Instead of nitrogen fertilizer as the crop is self-sustaining, groundnuts require adequate calcium especially when pods are forming. Phosphate fertilizer at the rate of 40kg per acre is also needed to boost the firmness of the crop.



Disease and Pest Control

Groundnuts are highly susceptible to various pests and diseases throughout all stages of growth. Termites, aphids, white grabs, and millipedes that attack roots, stem base, leaves, and pods can be prevented by either early planting, observe high farm hygiene, conserving natural enemies, timely harvesting, and using well-decomposed manure.

However, virus diseases like Rust, Bacteria Wilt, and groundnut rosette virus account for 80 percent of groundnut damaged while on the farm. Others include leaf spot, crown rot, and damping-off disease.

The majority of insect pests that attack groundnut can be grouped as:

  • soil-inhabiting insects (e.g. termites, white grubs, earwigs, subterranean ants);
  • foliage feeding insects (leaf miner, caterpillars, armyworm, bollworm);
  • those that transmit viral diseases (thrips, aphids); and
  • insects that damage flowers and growing parts (blister beetle). Of all these, termites, aphids, thrips, and leaf miners are the most important.


In order to prevent these devastating diseases, farmers are advised to practice measures like;

  1. Seed Dressing using Apron Star 42 WS
  2. Crop rotation
  3. Observe farm hygiene
  4. Planting using certified seeds
  5. Control pests like vector aphids, whiteflies, thrips, and moths using Duduthrin 1.75 EC
  6. Application of Ridomil Gold to control late blight and downy mildew diseases.




Determining when to harvest groundnuts is important. Since they can be flowering even at harvest time, a farmer must scout his garden on a regular basis. Hand pulling is one of the most used and suitable forms in sandy and loam soils while ox-drawn plows or hoeing can be used when drought sets in at harvesting time.

Damage to pods should be avoided as this can lead to aflatoxin contamination. When pods are damaged, molds will enter and produce aflatoxins. The situation becomes worse when drying takes place on bare ground. Inadequately dried pods are another source of aflatoxins.
Since aflatoxins are becoming a major health concern, commercial farmers are advised to measure moisture content.



Shelling Groundnuts

The Muharata Peanut Sheller is capable of shelling a maximum of 30 gunny bags worth of peanuts a day with minimal breakage and/or waste. This is a machine that has been designed and fabricated in order for it to be both very compact and very efficient.



Groundnuts Roaster

The nut roaster that we manufacture is able to roast a variety of seed nuts as the client sees fit; Soya beans, groundnuts, cashew nuts, macadamia nuts, and of course peanuts among many others. These machines have varying capacities ranging from 50 kg/batch to 500 kg/batch. The roasters are fabricated using the highest quality materials to ensure long-lasting durability and service. They are powered through either electricity or are gas-powered depending on the customer’s requirement.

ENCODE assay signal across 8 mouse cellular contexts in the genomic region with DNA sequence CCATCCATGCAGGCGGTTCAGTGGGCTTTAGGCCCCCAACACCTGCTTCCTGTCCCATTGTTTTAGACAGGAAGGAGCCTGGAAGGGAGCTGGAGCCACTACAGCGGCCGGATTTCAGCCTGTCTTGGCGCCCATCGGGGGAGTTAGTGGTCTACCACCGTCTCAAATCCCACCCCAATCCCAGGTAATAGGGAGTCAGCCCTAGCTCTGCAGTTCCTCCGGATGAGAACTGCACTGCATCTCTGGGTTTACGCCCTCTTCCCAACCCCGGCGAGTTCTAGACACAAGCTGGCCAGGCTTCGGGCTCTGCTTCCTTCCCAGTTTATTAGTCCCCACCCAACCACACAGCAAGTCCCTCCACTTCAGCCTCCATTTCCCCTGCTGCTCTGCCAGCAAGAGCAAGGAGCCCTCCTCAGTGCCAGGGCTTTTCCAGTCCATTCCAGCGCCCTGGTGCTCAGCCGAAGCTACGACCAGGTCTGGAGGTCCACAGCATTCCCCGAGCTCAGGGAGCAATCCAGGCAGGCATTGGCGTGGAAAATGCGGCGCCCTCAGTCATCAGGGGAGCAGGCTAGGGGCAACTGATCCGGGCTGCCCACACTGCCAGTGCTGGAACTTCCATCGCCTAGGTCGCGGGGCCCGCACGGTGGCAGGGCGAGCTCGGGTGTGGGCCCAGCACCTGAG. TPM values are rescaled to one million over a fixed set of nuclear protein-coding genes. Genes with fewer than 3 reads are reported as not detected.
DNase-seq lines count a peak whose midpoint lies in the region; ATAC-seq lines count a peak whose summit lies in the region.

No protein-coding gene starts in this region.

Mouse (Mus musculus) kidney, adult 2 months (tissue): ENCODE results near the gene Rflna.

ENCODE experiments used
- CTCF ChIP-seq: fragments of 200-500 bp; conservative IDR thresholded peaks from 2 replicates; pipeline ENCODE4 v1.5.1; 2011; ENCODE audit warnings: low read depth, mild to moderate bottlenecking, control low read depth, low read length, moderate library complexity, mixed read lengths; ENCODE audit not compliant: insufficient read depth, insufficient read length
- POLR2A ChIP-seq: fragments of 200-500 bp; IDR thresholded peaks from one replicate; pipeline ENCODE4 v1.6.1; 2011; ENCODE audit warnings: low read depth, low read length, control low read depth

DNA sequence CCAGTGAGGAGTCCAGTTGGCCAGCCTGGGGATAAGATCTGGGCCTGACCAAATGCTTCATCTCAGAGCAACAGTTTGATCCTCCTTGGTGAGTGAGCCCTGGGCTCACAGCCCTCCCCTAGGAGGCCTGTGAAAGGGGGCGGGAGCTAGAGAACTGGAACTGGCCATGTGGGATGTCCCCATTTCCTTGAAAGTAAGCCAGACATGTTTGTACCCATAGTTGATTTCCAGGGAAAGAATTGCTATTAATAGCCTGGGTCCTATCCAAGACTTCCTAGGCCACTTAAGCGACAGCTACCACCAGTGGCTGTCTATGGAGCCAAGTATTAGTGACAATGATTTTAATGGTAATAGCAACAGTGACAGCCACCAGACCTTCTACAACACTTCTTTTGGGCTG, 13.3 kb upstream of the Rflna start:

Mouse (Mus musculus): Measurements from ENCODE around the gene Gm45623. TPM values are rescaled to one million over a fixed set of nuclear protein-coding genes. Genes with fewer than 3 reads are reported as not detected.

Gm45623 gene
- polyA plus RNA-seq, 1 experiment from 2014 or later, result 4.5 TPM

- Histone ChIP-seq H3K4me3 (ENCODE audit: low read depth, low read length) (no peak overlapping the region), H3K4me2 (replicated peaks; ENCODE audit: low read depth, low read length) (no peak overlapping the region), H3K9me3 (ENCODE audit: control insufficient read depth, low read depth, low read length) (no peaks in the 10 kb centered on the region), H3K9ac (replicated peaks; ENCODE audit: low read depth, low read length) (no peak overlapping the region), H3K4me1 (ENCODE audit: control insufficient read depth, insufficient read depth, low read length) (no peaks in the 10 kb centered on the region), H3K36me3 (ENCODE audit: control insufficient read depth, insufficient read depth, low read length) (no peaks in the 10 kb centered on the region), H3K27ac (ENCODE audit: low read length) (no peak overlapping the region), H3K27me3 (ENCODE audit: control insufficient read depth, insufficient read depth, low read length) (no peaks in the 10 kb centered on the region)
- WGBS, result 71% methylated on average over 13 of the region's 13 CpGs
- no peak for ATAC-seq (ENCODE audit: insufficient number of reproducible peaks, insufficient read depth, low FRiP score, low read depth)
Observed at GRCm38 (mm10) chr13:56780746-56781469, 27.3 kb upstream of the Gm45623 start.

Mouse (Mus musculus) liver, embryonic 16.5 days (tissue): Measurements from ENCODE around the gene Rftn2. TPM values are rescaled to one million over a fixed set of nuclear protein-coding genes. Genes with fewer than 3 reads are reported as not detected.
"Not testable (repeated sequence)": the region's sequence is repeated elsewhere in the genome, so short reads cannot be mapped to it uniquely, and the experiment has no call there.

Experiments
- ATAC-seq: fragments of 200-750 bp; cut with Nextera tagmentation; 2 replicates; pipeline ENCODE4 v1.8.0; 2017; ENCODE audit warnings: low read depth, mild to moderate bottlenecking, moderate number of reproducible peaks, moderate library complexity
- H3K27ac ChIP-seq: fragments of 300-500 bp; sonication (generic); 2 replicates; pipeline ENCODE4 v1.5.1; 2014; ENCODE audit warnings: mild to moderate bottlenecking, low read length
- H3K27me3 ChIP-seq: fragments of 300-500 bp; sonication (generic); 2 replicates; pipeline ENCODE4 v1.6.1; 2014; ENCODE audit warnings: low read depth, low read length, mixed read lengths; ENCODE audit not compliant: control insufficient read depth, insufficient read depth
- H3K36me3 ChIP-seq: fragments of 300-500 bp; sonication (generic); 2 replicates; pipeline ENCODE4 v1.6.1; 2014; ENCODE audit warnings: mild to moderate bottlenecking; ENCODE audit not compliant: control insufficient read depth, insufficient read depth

Groundnuts Decorticator

This is a revolutionary machine that is used to separate and “blow” the husks from the peanut seed after the roasting process in preparation for further processing or immediate packaging



Nut Butter Mill

This machine is used to grind roasted nuts into butter. Due to the presence of various screens, one is able to grind said nuts to various textures. The capacities available range between 20 kg/hour and 250 kg/hr.


What to Consider when Selling or Buying Peanuts
    • Rongo, Ndiwa, Busia border, Uganda, Tanzania
    • Light-colored nuts for making spreads
    • Red-colored(dark red) nuts for roasting because they are tastier
    • Dry nuts to avoid mold
    • No rotten nuts
    • Clean nuts without stones and dirt



Bringing improved peanut varieties from Malawi to Kenya

With its developed market for confectionery, peanut butter, and other products, Kenya has been dependent largely on imports of groundnut from countries such as Malawi and Zambia. This is in spite of many regions of the country having the potential to produce more groundnut.

Low productivity of local varieties (seed of improved varieties are inaccessible due to policy issues), growing varieties that are susceptible to disease, poor agronomic practices, and low prices due to poor marketing channels have hampered increasing the area under groundnut. For instance, farmers in Elgeyo, Marakwet, and Baringo counties (Rift Valley Province) in Kenya have been growing local varieties, popularly known as Cheplambus local. These varieties are late maturing, small-seeded, low yielding, and susceptible to disease. The production has therefore been low with a yield of about 700 kg per ha compared to potential yields of 2,000-3,000 kg per ha.

“The main challenge is the use of poor management practices. If farmers use suitable varieties, fertilizers, plant at the right time, and protect their crops from weeds, pests, and diseases, they will get optimum yields,” said Ms. Lillian Jeptanui, Agronomist, Egerton University.



Where to Sell Groundnuts